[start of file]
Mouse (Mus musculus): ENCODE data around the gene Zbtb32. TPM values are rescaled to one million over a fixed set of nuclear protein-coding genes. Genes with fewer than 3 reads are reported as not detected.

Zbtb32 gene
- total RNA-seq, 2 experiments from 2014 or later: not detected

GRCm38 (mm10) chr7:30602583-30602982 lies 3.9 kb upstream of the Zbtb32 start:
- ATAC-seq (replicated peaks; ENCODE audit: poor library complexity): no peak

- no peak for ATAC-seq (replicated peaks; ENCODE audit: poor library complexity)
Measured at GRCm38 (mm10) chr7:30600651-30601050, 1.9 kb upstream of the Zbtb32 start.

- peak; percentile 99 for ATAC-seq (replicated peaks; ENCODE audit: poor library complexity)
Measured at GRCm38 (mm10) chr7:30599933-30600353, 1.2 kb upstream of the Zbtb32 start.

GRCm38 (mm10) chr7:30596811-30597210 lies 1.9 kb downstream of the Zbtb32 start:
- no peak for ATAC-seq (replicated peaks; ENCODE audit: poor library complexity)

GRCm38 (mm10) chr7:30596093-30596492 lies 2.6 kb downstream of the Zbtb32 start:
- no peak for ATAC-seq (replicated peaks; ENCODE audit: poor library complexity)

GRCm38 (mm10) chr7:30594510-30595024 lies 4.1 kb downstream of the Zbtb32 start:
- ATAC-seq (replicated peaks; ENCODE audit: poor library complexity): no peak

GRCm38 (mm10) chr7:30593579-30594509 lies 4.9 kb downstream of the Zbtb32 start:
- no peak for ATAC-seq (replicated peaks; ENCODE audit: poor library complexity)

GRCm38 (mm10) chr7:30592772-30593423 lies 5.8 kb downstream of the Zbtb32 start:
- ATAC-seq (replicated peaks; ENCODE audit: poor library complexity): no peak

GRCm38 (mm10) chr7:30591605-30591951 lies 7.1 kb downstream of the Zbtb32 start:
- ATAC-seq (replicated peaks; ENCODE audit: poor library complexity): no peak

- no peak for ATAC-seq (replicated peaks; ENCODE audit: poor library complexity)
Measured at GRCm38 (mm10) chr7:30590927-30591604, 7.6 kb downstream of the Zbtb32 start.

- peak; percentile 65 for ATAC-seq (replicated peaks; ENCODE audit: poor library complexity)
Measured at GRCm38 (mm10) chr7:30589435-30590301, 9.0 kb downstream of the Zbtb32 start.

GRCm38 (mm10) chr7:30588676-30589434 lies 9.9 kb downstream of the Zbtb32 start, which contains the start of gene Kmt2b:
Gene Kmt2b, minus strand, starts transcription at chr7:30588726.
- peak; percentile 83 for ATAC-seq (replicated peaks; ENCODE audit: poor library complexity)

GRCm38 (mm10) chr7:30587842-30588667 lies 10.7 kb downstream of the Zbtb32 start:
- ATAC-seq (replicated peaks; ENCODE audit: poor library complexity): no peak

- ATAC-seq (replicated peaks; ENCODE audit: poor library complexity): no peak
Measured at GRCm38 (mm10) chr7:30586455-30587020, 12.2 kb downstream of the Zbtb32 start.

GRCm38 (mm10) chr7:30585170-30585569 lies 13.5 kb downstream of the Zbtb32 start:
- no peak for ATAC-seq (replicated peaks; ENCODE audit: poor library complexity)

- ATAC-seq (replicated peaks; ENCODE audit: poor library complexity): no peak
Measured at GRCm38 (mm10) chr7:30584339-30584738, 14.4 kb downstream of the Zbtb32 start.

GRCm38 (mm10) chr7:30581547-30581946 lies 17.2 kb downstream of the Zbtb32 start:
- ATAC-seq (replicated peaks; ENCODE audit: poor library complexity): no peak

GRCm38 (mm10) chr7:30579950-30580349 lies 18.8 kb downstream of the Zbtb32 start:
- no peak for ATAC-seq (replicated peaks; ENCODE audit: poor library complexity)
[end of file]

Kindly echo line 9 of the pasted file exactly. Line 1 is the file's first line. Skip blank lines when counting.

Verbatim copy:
Measured at GRCm38 (mm10) chr7:30599933-30600353, 1.2 kb upstream of the Zbtb32 start.